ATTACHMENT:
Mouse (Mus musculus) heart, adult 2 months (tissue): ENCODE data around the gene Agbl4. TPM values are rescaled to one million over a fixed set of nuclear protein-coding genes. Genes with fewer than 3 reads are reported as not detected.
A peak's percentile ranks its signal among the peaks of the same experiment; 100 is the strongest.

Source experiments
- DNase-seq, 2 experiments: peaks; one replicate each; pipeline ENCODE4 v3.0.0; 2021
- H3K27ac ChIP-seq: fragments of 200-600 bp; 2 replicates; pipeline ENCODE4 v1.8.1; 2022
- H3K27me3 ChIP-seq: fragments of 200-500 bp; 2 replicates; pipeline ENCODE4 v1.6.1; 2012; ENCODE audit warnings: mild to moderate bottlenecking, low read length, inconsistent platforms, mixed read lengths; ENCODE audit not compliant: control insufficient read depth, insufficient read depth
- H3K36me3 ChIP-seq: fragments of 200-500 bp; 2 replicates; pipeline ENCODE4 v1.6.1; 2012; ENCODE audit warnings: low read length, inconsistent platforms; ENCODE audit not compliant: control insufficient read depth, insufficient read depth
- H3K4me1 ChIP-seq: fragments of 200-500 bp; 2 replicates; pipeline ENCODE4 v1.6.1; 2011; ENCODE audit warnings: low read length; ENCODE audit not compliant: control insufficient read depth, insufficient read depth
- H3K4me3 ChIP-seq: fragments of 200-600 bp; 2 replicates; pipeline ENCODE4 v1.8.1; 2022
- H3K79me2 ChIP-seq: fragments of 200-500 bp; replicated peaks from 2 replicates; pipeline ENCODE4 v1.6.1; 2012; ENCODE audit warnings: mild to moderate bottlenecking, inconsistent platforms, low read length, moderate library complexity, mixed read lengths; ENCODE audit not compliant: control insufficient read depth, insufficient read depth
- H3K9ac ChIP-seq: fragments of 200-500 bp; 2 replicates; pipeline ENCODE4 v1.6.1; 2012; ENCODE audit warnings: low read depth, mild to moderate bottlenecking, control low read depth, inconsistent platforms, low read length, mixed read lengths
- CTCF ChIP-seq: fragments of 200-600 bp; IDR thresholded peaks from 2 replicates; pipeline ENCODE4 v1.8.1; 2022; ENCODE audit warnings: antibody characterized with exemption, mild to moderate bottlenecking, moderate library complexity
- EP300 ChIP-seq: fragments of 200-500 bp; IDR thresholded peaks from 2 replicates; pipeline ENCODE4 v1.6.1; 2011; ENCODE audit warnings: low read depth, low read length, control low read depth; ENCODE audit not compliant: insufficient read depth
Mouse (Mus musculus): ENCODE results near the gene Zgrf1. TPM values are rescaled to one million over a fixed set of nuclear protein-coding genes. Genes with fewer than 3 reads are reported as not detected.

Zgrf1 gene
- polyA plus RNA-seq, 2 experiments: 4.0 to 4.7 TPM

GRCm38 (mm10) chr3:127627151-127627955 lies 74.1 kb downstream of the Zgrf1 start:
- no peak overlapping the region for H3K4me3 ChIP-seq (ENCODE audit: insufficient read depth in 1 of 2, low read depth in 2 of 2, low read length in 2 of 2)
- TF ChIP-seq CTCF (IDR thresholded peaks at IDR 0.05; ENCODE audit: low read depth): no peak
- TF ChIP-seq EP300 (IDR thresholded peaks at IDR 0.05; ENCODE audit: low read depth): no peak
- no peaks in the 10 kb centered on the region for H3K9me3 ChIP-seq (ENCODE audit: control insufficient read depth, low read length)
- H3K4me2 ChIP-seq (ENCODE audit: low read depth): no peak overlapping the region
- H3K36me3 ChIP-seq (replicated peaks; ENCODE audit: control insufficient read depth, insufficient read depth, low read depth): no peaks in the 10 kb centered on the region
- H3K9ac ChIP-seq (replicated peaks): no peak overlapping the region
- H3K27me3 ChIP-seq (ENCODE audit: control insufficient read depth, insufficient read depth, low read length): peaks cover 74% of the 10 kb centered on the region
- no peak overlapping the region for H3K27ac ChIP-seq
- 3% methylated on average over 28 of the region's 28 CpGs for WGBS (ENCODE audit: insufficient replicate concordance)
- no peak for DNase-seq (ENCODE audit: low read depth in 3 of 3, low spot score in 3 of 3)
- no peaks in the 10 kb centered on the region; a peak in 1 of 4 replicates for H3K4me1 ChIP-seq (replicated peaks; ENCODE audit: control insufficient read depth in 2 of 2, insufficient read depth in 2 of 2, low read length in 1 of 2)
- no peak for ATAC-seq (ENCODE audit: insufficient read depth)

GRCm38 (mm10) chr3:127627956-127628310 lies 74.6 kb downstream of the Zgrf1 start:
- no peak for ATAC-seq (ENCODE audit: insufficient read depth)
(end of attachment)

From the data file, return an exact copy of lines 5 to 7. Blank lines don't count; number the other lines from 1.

- H3K27ac ChIP-seq: fragments of 200-600 bp; 2 replicates; pipeline ENCODE4 v1.8.1; 2022
- H3K27me3 ChIP-seq: fragments of 200-500 bp; 2 replicates; pipeline ENCODE4 v1.6.1; 2012; ENCODE audit warnings: mild to moderate bottlenecking, low read length, inconsistent platforms, mixed read lengths; ENCODE audit not compliant: control insufficient read depth, insufficient read depth
- H3K36me3 ChIP-seq: fragments of 200-500 bp; 2 replicates; pipeline ENCODE4 v1.6.1; 2012; ENCODE audit warnings: low read length, inconsistent platforms; ENCODE audit not compliant: control insufficient read depth, insufficient read depth